Explanation: Should Australia build nuclear power plants to tackle the climate crisis? | Energy
A few weeks before the Cop26 climate summit in Glasgow, politicians and commentators once again suggested that Australia consider nuclear energy as part of its future electricity grid.
Although renewables may meet 100% of demand by 2025 at certain times of the day at current rates of advance – a trend that could be reinforced with the active support of the federal government – the prospect of a nuclear power plant Australian still weighs heavily in public opinion. conversation.
Here is what we know about the advantages and disadvantages of nuclear power in an Australian context.
Why has nuclear power never been adopted in Australia?
Australian governments have always talked about building nuclear power plants, but never really followed through. While Australia holds 31% of the world’s uranium supply, it has always been cheaper to rely on a sea of ââcheap coal, gas and oil for electricity. Australia’s only nuclear reactor, at Lucas Heights, south of Sydney, is used for scientific and medical research and produces mainly low-level waste.
Why has the idea been relaunched now?
Nuclear power seems to solve a political dilemma. Since it does not depend on fossil fuels, some who care about the climate emergency see it as the fastest way to deliver zero carbon energy. Others, who rightly point out that the abandonment of fossil fuels will hit workers’ regions hardest, see in the “distributable power” offered by nuclear reactors the basis of a new social pact that will pay high wages while at the same time. “Firming” the network.
On Monday, BHP’s vice president of sustainability and climate, Dr Fiona Wild, called on Australia to consider nuclear due to the urgency of the threat of climate collapse.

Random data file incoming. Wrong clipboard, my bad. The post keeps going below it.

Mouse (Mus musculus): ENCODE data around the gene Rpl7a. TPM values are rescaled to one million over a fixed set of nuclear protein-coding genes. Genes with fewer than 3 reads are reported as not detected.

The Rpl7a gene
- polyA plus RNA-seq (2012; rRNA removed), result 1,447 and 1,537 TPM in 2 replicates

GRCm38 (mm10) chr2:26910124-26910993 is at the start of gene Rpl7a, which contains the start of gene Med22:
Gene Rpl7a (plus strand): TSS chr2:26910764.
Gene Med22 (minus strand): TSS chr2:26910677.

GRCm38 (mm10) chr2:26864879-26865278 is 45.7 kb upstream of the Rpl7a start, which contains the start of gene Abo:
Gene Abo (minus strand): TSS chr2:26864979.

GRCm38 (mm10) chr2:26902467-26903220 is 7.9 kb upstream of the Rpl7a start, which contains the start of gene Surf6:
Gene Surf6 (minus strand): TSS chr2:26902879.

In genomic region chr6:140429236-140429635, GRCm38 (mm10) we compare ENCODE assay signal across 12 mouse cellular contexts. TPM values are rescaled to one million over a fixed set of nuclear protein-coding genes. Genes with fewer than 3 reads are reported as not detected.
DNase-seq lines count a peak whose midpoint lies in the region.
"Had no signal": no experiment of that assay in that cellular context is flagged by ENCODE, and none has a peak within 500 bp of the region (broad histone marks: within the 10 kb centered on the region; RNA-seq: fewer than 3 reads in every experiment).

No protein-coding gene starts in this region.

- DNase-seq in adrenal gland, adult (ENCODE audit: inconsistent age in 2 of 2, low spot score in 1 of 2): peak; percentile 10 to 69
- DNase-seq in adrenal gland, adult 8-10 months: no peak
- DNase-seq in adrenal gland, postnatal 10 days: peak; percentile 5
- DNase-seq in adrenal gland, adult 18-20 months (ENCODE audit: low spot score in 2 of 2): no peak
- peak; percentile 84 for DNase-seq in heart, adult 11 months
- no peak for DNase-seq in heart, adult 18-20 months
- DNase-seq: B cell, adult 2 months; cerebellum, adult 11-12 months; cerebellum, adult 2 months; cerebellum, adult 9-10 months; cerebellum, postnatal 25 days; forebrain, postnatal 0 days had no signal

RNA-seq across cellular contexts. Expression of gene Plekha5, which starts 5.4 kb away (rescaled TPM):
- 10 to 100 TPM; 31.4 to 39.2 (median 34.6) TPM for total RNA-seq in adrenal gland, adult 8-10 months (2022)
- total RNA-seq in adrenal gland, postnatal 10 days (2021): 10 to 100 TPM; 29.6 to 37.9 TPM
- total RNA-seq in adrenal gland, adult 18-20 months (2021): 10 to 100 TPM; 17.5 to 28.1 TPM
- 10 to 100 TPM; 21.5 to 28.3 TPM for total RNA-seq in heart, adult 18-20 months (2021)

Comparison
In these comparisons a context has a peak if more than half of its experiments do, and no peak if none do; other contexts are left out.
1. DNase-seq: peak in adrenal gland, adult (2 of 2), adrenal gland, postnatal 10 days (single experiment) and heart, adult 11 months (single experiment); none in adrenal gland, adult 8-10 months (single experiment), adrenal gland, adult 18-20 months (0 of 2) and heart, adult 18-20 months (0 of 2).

âWe don’t have time to pick our favorite technologies anymore, we kind of have to take an ‘all of the above’ approach because the challenge is so big and the pace at which we have to move forward is so fast as you want it to be. to make sure all of these options are available, âWild said.
Australian newspaper editor Judith Sloan on Tuesday defended the âfate of nuclear energyâ by calling for a rational debate on the merits of adopting the technology.
“As an energy crisis affects most of the world, with the prices of gas, coal and electricity soaring, it is certainly time for Australia to have a rational debate on nuclear energy leading to a definitive result, âSloan said.
Do the costs and benefits make sense?
The idea of ââcreating a nuclear energy industry has been periodically studied by governments. South Australia did its homework for the rest of the nation in 2015 with a royal commission. A federal parliamentary inquiry followed in 2019.
The results have been mixed. The royal commission concluded that nuclear power was out of reach. The federal inquiry recommended that such a project should only be implemented if there was broad public support – an extremely unlikely prospect. While both reports agreed that the ânext generationâ reactors hold promise, nuclear power as a whole has remained a sink of time and money.
By 2019, the cost of a nuclear power plant had risen to $ 1 billion per 100 MW of generating capacity. Building a factory on a commercial scale would take at least 15 years. If Australia had started work on a nuclear reactor before the pandemic, it would not be operational until around 2035. The small or “modular” reactors that are considered the future of the industry will not be affordable until 2050.
Could they help reduce emissions?